Warm Up: Greenhouses
- You may start this mini-unit by asking the students if they have ever seen a greenhouse, if they can explain what a greenhouse is used for and how it works. Greenhouses are used to grow plants by creating a (micro) climate that is warm enough for them to thrive in. Greenhouses are made of glass and/or plastic so that light can enter but the heat that is produced cannot escape. The walls and roof of a greenhouse trap the warming air inside of the building.
- Transition into Activity 1 by highlighting how the roof and walls of a greenhouse are similar to the Earth’s atmosphere.
Activity One: Introduction to the Greenhouse Effect
- Using Reproducible #1: Introduction to the Greenhouse Effect Diagrams as your guide, draw a diagram on the board of the Earth, atmosphere, the Sun, and greenhouse gases. Explain that the Earth receives the majority of its energy and warmth from the Sun in rays called solar radiation. Define the atmosphere. Label and define greenhouse gases and explain that in addition to oxygen, which we breathe, these are the other gases that naturally exist in our atmosphere because they come out of volcanoes and ocean vents. Explain the greenhouse effect to the class while drawing arrows to demonstrate the role of solar radiation.
- Show how the greenhouse effect naturally warms the Earth by trapping solar radiation. Clarify that when everything is in balance the greenhouse effect keeps Earth at a stable warm temperature. Without this effect, the Earth would be exceedingly hot and cold from day to night, like Mercury, and would not be able to support life.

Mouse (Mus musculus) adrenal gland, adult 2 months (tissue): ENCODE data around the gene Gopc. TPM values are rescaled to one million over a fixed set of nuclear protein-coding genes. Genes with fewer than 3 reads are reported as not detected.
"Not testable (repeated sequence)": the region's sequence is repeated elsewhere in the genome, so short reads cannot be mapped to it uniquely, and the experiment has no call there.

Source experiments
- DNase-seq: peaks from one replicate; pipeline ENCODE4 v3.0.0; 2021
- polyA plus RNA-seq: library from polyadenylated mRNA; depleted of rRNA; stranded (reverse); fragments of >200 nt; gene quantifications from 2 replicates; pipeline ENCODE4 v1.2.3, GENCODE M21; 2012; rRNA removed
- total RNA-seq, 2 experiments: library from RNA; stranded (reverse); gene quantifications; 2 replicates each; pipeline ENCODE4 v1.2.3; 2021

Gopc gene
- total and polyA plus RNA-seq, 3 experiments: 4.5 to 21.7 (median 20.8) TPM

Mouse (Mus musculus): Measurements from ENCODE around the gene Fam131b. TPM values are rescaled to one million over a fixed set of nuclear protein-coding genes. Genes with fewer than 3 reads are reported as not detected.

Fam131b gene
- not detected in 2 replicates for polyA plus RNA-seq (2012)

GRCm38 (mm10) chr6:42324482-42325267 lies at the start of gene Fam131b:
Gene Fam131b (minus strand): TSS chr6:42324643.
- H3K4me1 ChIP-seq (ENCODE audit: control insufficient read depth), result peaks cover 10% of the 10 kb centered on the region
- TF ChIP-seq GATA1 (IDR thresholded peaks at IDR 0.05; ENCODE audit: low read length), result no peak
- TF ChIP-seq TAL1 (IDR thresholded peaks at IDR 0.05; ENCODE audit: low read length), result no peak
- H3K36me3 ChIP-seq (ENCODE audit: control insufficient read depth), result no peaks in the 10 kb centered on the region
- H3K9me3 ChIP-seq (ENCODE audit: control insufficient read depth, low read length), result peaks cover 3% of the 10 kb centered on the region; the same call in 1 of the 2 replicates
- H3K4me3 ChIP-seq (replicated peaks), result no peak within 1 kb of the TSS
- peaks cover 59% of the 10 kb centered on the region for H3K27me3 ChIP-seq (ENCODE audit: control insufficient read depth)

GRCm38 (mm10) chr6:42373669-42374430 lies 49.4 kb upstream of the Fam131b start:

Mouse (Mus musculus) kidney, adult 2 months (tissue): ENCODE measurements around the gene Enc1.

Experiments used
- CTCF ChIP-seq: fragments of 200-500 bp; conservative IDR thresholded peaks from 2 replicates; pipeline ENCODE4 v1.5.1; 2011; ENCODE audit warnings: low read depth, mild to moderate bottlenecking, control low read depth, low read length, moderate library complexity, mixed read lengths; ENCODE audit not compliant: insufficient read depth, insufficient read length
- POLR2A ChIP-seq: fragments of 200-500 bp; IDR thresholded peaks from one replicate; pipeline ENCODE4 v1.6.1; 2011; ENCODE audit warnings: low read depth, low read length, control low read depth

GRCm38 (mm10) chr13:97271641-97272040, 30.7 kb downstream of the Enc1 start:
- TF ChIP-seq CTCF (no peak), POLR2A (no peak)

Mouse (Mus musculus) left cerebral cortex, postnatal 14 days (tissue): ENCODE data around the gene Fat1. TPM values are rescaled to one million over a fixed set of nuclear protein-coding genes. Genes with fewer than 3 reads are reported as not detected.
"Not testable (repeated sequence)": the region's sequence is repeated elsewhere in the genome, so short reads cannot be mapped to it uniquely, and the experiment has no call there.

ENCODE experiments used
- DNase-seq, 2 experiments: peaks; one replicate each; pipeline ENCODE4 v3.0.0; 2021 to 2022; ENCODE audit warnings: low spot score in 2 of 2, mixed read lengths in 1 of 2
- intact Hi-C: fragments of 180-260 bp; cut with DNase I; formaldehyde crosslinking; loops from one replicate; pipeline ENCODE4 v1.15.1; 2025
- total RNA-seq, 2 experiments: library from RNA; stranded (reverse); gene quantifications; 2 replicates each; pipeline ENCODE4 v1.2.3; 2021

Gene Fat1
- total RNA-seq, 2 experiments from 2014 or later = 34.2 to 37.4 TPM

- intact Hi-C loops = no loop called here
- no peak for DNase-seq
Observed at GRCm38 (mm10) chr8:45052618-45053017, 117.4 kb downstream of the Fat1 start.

- Define fossil fuel energy. Explain to students that things we use everyday like cars, planes, lights, and water from showers and sinks, use up great amounts of energy, most of which comes from fossil fuels that release greenhouse gases into the atmosphere. Ask the students to help you create a list of everyday activities that use energy and contribute to greenhouse gases. Save this list, as you will add solutions to it later in the lesson.
- Draw arrows that show a lot of infrared radiation getting trapped between the atmosphere and the Earth’s surface because of the extra greenhouse gases from human activities like the ones on the class list. Explain that CO2 and other greenhouse gases are not bad when there are small amounts, since plants can convert them into Oxygen and other things which enable life to survive. When there are too many greenhouse gases, however, plants cannot handle the amount and cannot process them into Oxygen fast enough. An example of a planet with a “runaway” greenhouse effect is Venus, which is too hot to support life. Make clear that only when there are too many greenhouse gases in the atmosphere does the greenhouse effect become harmful and contribute to climate change.
- Students can now copy the diagram on the board into a notebook or white paper with markers or colored pencils. Tell them they can draw their diagram with fewer arrows showing radiation being reflected back into the earth by the greenhouse gases.
Activity Two: Discuss trend of rising CO2 in the Atmosphere
- Now that students understand that global climate change is caused by heat trapping greenhouse gases, either display Reproducible #2- CO2 Emissions Chart on an overhead or pass out copies to the students. The graph illustrates rising CO2 levels in the atmosphere in past decades. Make clear that this is due to our rise in energy use as people have become more technologically advanced. Give examples like before the 1900s people used horse drawn carriages, but after the early 1900s technological advances like the automobile made CO2 levels start to rise in addition to other inventions. Explain that CO2 is one of the most prevalent greenhouse gases and is preventing heat from escaping into space.